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Four Different Types of Gold Jewelry

Written by Annabelle
February 14, 2019

Gold jewelry is a timeless addition to any wardrobe- the color of gold has been considered attractive since antiquity. Nowadays, there are many ways to obtain the golden aesthetic without going over budget- by buying different types of gold jewelry. But what exactly are you getting? We're here to give you the rundown about the four types of gold jewelry commonly found in today's market.

Four Different Types of Gold Jewelry

There are four primary techniques used to give jewelry a gold color: gold plating, gold vermeil, gold-filled, and solid gold casting.

1. Gold Plated Jewelry

The most common and affordable technique, gold plating encompasses a wide variety of jewelry. This ranges from low-quality costume jewelry to higher-end “bridge” jewelry. Gold plating is the process of coating a base metal with a layer of gold via a electroplating solution. The base metal is usually something cheap, such as copper, nickel, aluminum, or even a mixture of various metals.

When jewelers and manufacturers create gold plated jewelry, the thickness of the plating determines the jewelry's price point. The unit used to measure gold plating thickness is called a micron, or 0.001 of a millimeter. Most costume jewelry is plated with 1 micron or less, which means that the plating will quickly wear off over time. Higher-end designer or branded jewelry may be plated with 2 to 3 microns of gold, ensuring a longer-lasting color. 


A silver ring with gold plated sections.

2. Gold Vermeil Jewelry

Gold vermeil is a special type of gold plated jewelry. In order for an item to be called gold vermeil, the base metal must be sterling silver, and the micron thickness must be a minimum of 2.5 microns. This type of gold-colored jewelry is preferred by artisans who want to create durable jewelry without using expensive gold. Because of its lower production cost, gold vermeil has become increasingly popular with consumers, since it's good quality jewelry at a more affordable price point.

However, as with all gold-colored jewelry, gold vermeil is still susceptible to wear. In addition, the gold layer can become discolored after a while. Frequent care, such as cleaning the jewelry with a gentle cloth to remove oils and dirt, will preserve the plating.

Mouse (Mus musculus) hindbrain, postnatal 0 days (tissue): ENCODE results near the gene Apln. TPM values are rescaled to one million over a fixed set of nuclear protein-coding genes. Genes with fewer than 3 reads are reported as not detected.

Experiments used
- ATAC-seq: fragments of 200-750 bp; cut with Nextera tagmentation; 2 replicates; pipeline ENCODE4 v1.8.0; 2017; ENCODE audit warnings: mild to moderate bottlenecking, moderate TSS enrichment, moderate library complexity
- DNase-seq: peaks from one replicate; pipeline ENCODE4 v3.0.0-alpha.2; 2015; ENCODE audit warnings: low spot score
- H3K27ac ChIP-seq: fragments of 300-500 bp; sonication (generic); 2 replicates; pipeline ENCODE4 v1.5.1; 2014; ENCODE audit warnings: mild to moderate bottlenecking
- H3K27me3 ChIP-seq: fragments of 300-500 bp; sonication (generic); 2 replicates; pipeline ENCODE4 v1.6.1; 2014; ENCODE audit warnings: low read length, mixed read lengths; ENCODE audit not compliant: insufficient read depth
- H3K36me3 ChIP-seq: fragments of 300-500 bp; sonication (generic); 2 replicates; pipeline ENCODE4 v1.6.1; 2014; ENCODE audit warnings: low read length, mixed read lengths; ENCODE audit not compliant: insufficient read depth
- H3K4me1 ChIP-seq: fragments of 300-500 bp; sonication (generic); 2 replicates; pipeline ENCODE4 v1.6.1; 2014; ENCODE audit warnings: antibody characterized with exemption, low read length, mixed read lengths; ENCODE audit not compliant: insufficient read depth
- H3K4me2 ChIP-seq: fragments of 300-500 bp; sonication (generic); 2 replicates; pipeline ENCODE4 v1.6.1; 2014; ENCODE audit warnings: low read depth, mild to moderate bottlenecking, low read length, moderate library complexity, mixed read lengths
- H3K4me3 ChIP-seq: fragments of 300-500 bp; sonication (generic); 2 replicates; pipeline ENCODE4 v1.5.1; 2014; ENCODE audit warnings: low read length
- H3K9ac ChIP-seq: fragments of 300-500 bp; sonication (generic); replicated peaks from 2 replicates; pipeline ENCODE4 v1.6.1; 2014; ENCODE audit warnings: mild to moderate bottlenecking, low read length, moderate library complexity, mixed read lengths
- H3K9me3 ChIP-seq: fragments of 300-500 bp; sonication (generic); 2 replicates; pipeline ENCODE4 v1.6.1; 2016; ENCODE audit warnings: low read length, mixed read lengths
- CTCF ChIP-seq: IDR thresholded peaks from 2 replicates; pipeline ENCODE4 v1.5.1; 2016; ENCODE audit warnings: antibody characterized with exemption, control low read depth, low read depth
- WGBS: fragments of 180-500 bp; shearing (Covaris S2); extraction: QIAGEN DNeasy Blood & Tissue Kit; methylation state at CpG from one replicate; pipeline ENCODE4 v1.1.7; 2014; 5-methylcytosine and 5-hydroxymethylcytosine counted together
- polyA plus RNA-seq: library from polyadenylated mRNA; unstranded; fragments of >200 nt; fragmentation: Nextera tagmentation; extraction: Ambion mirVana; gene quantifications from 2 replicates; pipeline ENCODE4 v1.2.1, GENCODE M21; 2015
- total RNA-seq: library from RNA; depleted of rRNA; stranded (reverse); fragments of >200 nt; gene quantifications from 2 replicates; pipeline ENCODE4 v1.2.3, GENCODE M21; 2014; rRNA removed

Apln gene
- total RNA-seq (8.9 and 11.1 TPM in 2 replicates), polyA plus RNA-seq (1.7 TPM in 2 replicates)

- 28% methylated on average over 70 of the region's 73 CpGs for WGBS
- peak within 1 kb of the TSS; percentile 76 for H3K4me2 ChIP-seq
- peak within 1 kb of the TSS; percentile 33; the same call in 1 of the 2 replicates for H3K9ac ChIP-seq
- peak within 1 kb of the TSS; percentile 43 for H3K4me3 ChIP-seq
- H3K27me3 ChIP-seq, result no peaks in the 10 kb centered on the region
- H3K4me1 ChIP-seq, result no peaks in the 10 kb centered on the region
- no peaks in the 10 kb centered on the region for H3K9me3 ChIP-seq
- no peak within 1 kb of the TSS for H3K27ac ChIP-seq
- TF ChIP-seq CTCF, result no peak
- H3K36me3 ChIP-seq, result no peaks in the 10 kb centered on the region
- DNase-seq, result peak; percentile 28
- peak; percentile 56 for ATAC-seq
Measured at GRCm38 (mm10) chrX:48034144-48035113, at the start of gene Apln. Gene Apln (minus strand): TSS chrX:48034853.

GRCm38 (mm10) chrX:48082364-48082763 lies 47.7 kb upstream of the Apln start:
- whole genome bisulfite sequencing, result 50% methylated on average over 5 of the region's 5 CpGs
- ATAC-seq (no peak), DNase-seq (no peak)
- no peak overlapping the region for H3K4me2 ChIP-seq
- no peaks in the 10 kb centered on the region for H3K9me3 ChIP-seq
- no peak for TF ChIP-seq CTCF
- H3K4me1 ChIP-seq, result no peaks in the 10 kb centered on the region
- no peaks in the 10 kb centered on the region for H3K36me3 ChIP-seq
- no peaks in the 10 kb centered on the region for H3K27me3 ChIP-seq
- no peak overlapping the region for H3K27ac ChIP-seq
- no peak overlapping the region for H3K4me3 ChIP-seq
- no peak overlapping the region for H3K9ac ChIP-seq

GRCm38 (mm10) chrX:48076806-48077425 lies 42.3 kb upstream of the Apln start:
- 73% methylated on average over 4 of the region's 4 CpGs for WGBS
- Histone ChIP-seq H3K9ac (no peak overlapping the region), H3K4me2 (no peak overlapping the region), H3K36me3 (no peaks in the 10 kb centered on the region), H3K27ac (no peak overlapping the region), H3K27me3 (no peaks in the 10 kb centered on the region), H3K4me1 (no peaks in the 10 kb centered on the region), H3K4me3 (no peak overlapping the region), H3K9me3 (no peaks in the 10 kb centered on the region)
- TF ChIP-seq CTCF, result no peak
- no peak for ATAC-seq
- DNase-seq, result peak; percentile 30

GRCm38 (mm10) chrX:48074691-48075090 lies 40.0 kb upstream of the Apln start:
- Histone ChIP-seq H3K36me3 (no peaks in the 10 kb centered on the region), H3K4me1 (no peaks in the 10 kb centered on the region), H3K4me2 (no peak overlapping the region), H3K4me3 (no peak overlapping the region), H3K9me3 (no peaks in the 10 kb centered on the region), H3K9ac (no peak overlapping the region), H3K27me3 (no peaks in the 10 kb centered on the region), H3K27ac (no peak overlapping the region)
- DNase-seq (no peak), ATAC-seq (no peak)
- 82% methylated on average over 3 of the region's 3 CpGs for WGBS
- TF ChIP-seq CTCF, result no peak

Gold vermeil is usually stamped with 925 for sterling silver, and then a karat number to indicate gold content.

3. Gold Filled Jewelry

Unlike gold plated and gold vermeil jewelry, gold filled jewelry is not simply covered with a thin layer of gold. Gold filled jewelry is actually created with a thick sheet of gold that is permanently bonded to a base metal. In addition, gold filled jewelry must be at least 5% of the item's total weight, making it 5-10 thicker and more durable than gold plating. Gold-filled jewelry can last from 10 years to even 30 years, and items such as necklaces and earrings have been known to retain their gold color for more than a century!

While this technique is very common with antique and vintage jewelry, its pricier production cost is less appealing to designers compared to simple gold plating and gold vermeil. This makes it less available on the market, but it's still a great choice for people who want long-lasting jewelry with the appearance of gold.


This vintage gold filled chain looks solid, but actually contains a non-gold base.

4. Solid Gold Casting Jewelry

“Solid gold” is actually an incorrect name for most gold jewelry. Customers usually think that solid gold means pure gold. In truth, pure gold is considered by most manufacturers to be too soft and expensive for jewelry creation. The “solid” gold you buy on the market is actually an alloy (a mixture of metals) that contains gold and other metals that provide structure and durability. The higher the gold content in that alloy, the more expensive the gold jewelry.

But how do you figure out the gold content? Gold is measured by karat, or 24 parts. That's why you'll see gold jewelry marked as 10k, 14k, or 18k; these numbers actually mean 10/24, 14/24, and 18/24. In percentages, those numbers tell you the amount of gold within that piece of jewelry.


Keep this handy-dandy chart in mind if you're gold jewelry shopping!

Now you might be wondering; “Well, why should I buy lower karat gold if I can get more gold in higher karat jewelry?” A good question; the higher the karat, the higher the price, and the softer the metal. If you're someone who has an active lifestyle, you might want to reconsider buying an 22k yellow gold ring since it'll bend and scratch much more easily. On the other hand, a 10k yellow gold ring is equally attractive, and is much more durable.

This type of jewelry contains gold in the metal itself, which means the color of the ring will never go away unlike gold plated jewelry.


An Artcarved ring that clearly indicates it's made from 14k yellow gold.

When it comes to buying jewelry, it pays off to be well-informed. What type of gold jewelry do you prefer; the affordability of gold plated jewelry, or a long-lasting investment in solid gold cast jewelry? Let us know in the comments below!

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